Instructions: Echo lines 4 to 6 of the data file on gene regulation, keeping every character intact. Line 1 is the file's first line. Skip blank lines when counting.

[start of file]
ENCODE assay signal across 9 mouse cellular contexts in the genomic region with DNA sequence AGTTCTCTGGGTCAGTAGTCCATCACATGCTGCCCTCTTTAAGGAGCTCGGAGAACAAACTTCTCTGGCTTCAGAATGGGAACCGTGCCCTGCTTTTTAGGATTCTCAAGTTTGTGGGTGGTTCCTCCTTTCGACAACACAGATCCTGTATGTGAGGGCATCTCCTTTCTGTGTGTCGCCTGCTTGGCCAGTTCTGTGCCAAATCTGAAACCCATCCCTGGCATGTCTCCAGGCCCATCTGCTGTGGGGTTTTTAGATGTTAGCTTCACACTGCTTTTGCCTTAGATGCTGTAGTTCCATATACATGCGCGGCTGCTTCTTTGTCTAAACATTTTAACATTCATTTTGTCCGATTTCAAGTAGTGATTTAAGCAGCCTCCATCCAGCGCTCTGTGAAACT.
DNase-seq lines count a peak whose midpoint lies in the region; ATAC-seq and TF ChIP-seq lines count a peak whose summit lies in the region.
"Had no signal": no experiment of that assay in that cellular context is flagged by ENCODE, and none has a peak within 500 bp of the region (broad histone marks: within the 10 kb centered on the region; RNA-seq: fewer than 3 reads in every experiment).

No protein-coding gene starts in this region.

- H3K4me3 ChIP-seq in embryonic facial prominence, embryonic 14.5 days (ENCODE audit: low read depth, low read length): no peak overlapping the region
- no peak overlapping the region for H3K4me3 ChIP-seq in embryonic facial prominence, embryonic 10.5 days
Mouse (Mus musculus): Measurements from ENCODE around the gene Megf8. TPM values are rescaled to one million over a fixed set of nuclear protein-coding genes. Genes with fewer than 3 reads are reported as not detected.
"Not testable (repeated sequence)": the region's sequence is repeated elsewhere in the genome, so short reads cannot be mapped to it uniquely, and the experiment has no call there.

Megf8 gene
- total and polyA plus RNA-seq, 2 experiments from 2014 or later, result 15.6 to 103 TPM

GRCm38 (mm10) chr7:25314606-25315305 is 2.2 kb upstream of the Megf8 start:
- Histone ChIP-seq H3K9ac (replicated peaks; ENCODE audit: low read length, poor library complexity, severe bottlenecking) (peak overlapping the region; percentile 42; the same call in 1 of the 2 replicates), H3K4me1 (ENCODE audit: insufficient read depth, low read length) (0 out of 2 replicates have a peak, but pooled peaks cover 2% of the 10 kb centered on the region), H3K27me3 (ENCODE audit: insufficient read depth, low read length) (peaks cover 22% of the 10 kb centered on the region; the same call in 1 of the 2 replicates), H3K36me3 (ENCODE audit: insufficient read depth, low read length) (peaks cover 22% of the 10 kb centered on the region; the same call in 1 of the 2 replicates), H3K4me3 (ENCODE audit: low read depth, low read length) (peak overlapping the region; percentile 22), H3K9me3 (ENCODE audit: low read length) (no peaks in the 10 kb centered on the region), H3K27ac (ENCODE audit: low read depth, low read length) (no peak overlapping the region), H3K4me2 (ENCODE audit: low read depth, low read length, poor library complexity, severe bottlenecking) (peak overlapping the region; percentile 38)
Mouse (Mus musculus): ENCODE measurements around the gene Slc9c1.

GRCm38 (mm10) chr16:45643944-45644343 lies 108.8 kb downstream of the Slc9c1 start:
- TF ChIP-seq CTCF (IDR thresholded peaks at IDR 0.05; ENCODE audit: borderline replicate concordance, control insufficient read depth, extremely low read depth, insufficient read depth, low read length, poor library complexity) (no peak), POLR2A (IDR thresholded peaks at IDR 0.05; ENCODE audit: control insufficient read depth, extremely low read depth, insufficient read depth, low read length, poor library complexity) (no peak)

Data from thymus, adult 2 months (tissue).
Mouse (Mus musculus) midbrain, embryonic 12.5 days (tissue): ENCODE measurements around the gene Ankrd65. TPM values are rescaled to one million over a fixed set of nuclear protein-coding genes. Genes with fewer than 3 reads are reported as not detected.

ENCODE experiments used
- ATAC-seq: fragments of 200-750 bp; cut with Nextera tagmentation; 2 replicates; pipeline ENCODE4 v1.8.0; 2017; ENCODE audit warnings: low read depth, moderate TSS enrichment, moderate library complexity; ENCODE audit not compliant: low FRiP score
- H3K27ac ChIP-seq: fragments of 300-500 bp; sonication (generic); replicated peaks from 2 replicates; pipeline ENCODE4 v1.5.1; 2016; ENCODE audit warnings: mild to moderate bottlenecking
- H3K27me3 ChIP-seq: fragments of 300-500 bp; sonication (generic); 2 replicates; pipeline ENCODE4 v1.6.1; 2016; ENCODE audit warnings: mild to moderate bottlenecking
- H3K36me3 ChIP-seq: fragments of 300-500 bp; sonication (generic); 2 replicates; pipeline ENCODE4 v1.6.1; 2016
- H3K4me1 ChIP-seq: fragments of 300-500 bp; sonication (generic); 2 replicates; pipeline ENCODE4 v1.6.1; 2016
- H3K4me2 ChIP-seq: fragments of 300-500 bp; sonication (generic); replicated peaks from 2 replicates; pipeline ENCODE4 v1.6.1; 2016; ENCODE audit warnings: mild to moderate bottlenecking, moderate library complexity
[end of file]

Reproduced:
No protein-coding gene starts in this region.

- H3K4me3 ChIP-seq in embryonic facial prominence, embryonic 14.5 days (ENCODE audit: low read depth, low read length): no peak overlapping the region
- no peak overlapping the region for H3K4me3 ChIP-seq in embryonic facial prominence, embryonic 10.5 days